For their project, The Community Builders aims to help close the 16-year life expectancy gap between West Garfield Park (69 years) and the West Loop (85 years) by creating a holistic community wellness hub. Designed for and by residents, this wellness hub aims to address a health care access gap in the community and more proactively engage community residents. The Community Builders is working to develop a model that promotes both physical and mental health and well-being. They also plan to work closely with the community to ensure they are building social cohesion. The Community Builders is a national nonprofit that develops and manages housing while investing in neighborhoods to help drive economic development for residents. They are working with partners from the Garfield Park Community Council, Rush University Medical Center, West Side United, Bethel New Life, and New Mount Pilgrim Church to ensure deep community engagement is a key part of the model.
With the aim of advancing racial equity through housing, a partnership coordinated by the Kalamazoo Community Foundation’s Truth, Racial Healing, & Transformation initiative is developing a plan that would address housing instability among residents of color while tackling high vacancy in low-income neighborhoods in Kalamazoo County. Together, the partners are drafting a long-view approach to stitch current and future program offerings together into a multiyear path for both the residents and housing stock. For residents experiencing housing instability or homelessness, the program, hosted by Open Doors Kalamazoo, offers a path to stable renting and then to homeownership. In addition, there are supports to get residents the wraparound social services they may need to sustain their housing and livelihoods. On the property-focused side, the program would identify available and physically distressed housing in communities that have faced extensive disinvestment, acquire and rehabilitate the homes, and make them available for low-income residents. This program strives to promote strong housing markets in racially excluded parts of Kalamazoo and encourage greater access to homeownership options for Black and Latinx residents. The partnership includes the Kalamazoo Community Foundation, the City of Kalamazoo, United Way of the Battle Creek and Kalamazoo Region, the Kalamazoo Public Library, Eliminating Racism & Creating/Celebrating Equity, Helping Other People Exceed thru Navigation, and the Fair Housing Center of Southwest Michigan.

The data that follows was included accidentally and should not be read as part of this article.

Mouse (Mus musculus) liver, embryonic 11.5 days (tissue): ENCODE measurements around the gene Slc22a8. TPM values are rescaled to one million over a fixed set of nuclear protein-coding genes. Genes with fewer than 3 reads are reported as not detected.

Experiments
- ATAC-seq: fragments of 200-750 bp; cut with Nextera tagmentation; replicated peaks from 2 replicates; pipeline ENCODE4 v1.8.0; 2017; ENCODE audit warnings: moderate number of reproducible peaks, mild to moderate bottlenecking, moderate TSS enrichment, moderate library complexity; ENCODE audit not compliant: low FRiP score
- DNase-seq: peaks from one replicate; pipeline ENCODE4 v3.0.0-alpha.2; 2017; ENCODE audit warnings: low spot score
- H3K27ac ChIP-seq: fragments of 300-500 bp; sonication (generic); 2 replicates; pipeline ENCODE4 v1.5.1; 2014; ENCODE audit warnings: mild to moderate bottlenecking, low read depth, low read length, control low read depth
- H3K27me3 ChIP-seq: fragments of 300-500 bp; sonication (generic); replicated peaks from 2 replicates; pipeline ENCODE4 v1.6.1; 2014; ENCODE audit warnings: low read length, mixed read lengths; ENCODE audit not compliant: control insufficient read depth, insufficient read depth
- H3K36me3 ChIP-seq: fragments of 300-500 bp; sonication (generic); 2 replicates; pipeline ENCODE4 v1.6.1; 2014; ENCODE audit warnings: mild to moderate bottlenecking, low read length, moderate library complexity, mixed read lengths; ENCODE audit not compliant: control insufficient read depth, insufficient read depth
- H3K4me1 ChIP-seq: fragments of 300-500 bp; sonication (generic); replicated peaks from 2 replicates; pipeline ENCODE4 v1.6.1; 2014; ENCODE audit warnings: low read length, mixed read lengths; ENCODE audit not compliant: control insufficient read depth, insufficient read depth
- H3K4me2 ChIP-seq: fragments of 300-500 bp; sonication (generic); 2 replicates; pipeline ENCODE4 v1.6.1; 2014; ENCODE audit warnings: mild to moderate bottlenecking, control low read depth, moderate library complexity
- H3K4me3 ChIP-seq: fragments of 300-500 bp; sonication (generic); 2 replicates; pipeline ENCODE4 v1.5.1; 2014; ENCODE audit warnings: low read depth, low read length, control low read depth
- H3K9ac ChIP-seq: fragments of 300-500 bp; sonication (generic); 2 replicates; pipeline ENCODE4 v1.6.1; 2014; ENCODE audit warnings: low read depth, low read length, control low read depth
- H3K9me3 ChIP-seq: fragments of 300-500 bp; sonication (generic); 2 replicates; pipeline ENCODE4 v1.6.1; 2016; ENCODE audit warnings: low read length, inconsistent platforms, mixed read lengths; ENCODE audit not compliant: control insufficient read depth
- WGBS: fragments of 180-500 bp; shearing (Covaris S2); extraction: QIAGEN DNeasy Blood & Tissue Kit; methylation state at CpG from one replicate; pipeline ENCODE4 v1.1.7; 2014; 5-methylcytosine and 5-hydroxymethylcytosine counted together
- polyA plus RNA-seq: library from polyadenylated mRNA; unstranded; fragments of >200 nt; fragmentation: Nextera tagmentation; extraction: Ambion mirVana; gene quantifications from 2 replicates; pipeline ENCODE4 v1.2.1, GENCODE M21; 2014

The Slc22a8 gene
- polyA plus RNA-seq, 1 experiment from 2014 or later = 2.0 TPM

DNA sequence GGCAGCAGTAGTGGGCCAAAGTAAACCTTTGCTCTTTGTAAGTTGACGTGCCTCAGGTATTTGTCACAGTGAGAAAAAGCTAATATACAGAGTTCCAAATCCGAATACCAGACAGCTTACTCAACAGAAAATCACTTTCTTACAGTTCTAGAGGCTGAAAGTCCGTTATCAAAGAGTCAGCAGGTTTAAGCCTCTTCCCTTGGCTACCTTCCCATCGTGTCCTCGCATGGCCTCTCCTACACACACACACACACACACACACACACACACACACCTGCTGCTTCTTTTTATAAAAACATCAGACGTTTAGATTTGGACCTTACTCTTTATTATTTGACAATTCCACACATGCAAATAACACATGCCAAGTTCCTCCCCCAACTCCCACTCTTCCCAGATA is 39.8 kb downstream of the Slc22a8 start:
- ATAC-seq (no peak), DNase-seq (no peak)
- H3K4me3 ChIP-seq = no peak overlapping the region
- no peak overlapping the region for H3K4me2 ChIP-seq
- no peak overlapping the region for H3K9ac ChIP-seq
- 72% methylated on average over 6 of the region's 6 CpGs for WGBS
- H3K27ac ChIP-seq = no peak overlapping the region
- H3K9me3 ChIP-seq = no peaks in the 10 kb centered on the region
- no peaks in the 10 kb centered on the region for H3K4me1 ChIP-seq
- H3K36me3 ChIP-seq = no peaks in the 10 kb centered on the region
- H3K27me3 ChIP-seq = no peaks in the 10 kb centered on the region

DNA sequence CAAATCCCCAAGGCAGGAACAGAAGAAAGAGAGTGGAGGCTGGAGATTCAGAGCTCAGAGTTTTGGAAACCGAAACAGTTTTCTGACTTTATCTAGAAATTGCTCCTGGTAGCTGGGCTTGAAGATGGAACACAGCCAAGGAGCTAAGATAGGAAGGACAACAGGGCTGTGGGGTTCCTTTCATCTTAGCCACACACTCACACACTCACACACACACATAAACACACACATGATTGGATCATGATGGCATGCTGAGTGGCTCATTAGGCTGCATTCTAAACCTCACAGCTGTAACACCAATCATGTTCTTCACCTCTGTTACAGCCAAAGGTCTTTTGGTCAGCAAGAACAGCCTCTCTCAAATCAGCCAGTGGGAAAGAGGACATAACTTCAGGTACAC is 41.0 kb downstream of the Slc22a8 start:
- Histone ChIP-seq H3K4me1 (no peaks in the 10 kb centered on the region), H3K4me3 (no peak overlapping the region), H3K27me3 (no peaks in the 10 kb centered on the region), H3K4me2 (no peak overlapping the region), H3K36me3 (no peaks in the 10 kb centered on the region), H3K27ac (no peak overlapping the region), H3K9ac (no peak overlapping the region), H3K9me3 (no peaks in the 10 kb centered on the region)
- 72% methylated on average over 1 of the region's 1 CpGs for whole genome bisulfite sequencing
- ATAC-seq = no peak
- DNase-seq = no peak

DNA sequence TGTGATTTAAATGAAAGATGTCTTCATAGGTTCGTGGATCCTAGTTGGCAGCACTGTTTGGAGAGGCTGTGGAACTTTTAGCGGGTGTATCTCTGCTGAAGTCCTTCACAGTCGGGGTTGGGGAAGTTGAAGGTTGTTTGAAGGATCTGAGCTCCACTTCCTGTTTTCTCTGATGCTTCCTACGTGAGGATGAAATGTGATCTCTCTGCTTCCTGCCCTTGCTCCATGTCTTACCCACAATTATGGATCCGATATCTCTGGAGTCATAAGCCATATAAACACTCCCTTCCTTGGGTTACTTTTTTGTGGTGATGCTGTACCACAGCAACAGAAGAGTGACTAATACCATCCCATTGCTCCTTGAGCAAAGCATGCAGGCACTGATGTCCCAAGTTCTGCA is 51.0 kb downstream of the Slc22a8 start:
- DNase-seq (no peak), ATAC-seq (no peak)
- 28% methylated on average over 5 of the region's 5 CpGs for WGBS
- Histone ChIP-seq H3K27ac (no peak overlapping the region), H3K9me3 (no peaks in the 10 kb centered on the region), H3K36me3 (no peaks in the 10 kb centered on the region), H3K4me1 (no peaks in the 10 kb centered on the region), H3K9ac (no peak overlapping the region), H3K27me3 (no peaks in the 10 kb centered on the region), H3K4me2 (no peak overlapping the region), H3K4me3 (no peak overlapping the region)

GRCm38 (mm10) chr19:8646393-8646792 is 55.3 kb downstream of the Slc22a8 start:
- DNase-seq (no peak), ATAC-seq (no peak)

The goal of Housing Matters’ technical assistance is to help communities and governments identify ways to apply the evidence about housing’s role in advancing broader outcomes, replicate promising approaches effectively, and create systems change around complex housing challenges. We encourage embedding research into practice to demonstrate that better outcomes are possible with better housing.
Over the next few months, we will work with these organizations and their partners to build on the foundations they have already created and continue engaging residents in their work.
Header photo by Stephanie A Sellers/Shutterstock
Team photos by Alyssa Schukar for The Urban Institute